The rest of my tester’s equipment comes as part of its SLE trim, and it’s a long list of features so bear with me. It includes fog lamps, powered mirrors in body-color housings, an EZ-Lift and Lower tailgate, remote entry, a soft-touch instrument panel with genuine aluminum trim, a multi-color driver information display, an overhead console, illuminated vanity mirrors, dual reading and rear courtesy lights, an auto-dimming rearview mirror, a tilt and telescopic leather-wrapped steering wheel with Bluetooth phone, cruise and audio controls, Bluetooth audio streaming, an eight-inch color touchscreen IntelliLink infotainment display with satellite radio, another USB port located in the center console, two USB charging ports on the rear of the center console, voice-activation for audio, phone, phonebook and music selection, as well as the Gracenote music database, OnStar 4G LTE with Wi-Fi hotspot capability, a rear-window defogger, and Driver Shift Control that includes tow/haul mode.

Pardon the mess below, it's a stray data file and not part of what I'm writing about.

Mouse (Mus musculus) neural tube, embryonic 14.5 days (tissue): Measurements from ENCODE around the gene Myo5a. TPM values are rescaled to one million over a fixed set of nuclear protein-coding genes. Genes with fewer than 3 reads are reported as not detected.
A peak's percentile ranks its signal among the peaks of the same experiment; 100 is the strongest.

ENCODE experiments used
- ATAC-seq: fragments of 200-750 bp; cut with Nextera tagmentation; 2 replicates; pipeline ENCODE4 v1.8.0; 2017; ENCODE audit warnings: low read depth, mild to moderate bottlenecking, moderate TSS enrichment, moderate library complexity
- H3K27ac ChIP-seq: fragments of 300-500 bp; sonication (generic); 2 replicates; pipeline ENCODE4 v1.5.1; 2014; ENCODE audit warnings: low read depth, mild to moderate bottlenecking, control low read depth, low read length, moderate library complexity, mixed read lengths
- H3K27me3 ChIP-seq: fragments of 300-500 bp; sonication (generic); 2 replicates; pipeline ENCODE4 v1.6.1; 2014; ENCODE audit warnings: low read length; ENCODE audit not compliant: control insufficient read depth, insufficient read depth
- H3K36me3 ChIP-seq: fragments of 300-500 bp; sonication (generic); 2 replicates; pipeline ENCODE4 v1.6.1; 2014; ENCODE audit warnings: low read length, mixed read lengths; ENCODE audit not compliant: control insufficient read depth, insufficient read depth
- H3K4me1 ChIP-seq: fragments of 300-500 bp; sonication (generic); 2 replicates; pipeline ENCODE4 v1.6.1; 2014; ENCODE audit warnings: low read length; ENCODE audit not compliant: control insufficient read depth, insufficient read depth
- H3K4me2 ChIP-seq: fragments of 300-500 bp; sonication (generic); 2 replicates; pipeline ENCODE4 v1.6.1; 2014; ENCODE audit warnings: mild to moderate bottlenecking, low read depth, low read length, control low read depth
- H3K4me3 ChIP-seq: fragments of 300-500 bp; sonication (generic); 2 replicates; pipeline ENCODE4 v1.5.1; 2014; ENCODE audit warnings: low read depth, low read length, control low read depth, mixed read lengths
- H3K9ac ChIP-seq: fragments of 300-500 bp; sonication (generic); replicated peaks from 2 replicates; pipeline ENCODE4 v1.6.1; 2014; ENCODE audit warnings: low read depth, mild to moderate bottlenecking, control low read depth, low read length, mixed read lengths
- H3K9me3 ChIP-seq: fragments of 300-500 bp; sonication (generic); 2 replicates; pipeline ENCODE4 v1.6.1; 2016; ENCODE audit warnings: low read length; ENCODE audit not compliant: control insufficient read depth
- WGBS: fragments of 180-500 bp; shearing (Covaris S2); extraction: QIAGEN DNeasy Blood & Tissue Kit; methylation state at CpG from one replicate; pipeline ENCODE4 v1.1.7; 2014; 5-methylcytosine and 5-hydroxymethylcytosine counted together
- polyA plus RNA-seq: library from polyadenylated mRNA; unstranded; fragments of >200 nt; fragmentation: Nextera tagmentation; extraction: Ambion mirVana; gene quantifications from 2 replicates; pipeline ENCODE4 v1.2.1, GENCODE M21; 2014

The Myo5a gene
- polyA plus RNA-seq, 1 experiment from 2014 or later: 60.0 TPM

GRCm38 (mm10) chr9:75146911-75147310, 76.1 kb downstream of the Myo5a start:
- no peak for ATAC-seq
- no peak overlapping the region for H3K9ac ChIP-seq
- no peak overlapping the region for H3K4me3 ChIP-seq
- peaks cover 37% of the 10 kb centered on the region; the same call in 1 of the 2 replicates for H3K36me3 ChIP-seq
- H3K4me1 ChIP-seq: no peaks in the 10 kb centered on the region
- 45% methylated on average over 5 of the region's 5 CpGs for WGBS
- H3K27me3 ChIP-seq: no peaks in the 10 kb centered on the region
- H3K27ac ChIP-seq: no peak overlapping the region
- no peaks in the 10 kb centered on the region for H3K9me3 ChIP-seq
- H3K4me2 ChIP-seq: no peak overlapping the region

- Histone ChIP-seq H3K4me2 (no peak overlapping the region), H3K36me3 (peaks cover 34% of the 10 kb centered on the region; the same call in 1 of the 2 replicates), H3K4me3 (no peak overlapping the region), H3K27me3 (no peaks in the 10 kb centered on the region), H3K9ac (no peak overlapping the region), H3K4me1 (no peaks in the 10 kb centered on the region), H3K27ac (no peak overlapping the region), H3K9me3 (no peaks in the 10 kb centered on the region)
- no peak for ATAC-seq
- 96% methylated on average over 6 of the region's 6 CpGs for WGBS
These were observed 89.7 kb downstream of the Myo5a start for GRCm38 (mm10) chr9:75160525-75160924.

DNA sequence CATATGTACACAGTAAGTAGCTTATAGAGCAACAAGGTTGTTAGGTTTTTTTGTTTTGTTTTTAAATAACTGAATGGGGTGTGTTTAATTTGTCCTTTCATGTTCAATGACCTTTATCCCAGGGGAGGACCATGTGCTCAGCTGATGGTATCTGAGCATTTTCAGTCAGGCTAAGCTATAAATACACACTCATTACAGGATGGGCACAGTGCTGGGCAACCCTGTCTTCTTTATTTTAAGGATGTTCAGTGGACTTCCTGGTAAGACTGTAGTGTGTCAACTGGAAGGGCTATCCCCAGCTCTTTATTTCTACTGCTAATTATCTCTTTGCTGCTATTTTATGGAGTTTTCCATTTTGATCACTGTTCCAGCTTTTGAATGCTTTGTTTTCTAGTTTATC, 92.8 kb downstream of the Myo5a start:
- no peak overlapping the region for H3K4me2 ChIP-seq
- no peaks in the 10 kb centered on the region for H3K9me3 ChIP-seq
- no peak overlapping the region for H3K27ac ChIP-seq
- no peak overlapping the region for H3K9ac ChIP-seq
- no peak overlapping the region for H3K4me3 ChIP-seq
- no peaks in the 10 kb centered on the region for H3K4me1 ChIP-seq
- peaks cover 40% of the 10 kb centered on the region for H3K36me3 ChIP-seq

A truck that looks this awesome couldn’t be powered by a four-cylinder, so don’t worry because the V6 is prerequisite. Don’t get me wrong, as there’s nothing wrong with a 2.5-liter direct-injection four-cylinder capable of 200 horsepower and 191 lb-ft of torque, but let’s face it, if you’re going to cruise in something this badass it’s got to come with power to back up the attitude. Fortunately the SLE Crew Cab 4×4 is standard with a direct-injection 3.6-liter V6 featuring continuous variable valve timing that makes 305 horsepower and 269 lb-ft of torque, which was more than ample to get this 4,500-lb pickup moving at a rapid rate, also thanks to a smooth shifting and well-proven six-speed automatic transmission.